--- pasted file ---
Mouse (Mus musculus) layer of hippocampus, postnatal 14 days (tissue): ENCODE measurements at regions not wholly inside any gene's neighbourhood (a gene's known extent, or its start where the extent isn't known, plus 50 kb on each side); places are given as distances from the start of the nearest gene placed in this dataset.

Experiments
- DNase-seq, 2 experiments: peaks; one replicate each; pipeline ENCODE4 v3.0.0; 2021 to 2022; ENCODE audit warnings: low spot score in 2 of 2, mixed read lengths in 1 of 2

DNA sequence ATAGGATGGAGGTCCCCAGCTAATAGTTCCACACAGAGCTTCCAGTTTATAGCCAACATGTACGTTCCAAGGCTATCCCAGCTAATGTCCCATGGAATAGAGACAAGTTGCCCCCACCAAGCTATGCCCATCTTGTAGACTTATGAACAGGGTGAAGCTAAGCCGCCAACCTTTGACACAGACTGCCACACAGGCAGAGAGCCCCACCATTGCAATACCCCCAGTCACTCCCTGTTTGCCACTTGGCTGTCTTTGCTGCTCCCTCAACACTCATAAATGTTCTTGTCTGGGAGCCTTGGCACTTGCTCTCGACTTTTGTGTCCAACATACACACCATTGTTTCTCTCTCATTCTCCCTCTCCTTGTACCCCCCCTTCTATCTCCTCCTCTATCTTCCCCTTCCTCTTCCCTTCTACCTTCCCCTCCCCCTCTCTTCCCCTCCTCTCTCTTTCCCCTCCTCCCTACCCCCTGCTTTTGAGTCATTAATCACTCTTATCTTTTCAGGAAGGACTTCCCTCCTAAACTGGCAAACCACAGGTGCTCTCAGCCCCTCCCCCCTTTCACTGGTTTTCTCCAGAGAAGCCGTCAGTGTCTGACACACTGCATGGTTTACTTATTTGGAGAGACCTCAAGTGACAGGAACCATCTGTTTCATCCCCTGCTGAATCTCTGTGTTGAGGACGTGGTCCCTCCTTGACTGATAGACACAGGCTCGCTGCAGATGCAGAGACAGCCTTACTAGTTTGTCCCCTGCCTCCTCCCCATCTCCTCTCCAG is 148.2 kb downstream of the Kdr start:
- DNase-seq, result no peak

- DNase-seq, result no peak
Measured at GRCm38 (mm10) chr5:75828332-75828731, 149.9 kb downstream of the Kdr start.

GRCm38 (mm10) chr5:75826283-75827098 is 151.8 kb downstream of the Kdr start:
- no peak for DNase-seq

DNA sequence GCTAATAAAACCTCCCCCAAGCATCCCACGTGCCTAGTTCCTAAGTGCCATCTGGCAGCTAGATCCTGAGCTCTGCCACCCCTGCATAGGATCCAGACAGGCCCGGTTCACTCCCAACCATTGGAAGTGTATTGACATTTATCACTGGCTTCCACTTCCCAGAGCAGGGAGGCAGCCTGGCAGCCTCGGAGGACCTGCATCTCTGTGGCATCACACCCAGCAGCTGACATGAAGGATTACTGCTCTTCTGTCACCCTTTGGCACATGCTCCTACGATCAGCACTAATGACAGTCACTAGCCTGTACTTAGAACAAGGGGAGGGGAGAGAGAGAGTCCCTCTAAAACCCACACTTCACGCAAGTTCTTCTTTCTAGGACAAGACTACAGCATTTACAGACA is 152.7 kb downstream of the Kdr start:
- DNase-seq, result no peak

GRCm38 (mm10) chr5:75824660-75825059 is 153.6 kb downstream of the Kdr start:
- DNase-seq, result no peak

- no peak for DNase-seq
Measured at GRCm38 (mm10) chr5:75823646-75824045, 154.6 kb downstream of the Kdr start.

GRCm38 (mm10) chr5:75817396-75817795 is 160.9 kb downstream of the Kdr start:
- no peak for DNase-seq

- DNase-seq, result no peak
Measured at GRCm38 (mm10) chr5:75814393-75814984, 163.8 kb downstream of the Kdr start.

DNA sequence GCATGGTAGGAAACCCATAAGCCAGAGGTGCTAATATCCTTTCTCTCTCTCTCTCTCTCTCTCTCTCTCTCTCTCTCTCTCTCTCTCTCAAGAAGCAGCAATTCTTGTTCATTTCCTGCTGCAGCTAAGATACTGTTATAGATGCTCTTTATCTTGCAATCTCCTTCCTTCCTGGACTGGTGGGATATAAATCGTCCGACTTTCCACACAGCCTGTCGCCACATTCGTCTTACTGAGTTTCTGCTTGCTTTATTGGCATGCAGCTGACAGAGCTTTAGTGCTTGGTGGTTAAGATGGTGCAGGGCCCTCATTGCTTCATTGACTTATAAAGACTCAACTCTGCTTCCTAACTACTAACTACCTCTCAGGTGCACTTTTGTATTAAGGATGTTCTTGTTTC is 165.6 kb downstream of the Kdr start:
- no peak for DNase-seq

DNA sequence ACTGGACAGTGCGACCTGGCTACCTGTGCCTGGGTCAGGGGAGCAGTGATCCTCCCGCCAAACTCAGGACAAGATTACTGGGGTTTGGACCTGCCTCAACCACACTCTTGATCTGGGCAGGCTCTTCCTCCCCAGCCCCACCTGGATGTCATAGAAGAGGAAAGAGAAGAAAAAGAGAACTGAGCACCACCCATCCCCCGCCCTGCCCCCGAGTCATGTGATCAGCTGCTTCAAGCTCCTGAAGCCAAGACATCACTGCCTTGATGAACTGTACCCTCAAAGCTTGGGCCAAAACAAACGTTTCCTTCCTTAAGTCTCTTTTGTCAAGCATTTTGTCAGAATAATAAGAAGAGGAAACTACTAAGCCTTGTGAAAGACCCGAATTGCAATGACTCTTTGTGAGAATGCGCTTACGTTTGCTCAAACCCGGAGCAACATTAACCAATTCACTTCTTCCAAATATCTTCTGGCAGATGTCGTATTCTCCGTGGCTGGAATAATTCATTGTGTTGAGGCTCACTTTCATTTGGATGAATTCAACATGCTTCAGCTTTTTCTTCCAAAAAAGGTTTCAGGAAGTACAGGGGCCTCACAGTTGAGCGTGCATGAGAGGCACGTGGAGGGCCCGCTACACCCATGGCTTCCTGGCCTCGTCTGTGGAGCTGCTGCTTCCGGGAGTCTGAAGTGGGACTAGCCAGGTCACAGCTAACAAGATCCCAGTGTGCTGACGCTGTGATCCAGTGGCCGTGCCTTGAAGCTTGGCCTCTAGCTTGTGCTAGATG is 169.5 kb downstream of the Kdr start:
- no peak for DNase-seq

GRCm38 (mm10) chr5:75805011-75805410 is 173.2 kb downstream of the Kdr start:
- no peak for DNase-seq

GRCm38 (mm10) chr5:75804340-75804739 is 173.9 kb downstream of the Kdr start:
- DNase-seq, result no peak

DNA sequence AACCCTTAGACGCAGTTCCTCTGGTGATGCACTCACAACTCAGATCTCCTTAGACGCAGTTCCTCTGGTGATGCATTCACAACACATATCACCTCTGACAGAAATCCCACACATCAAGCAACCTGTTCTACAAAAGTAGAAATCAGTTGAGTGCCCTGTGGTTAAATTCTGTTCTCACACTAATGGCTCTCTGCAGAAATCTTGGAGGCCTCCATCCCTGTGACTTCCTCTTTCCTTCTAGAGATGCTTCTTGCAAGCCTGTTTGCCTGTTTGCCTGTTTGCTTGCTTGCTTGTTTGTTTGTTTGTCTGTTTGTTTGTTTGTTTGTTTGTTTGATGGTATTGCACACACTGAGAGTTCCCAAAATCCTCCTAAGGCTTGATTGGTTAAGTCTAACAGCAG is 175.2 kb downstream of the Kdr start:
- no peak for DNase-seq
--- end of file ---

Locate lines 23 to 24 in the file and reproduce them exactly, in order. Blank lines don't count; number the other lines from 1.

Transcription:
- no peak for DNase-seq

GRCm38 (mm10) chr5:75805011-75805410 is 173.2 kb downstream of the Kdr start: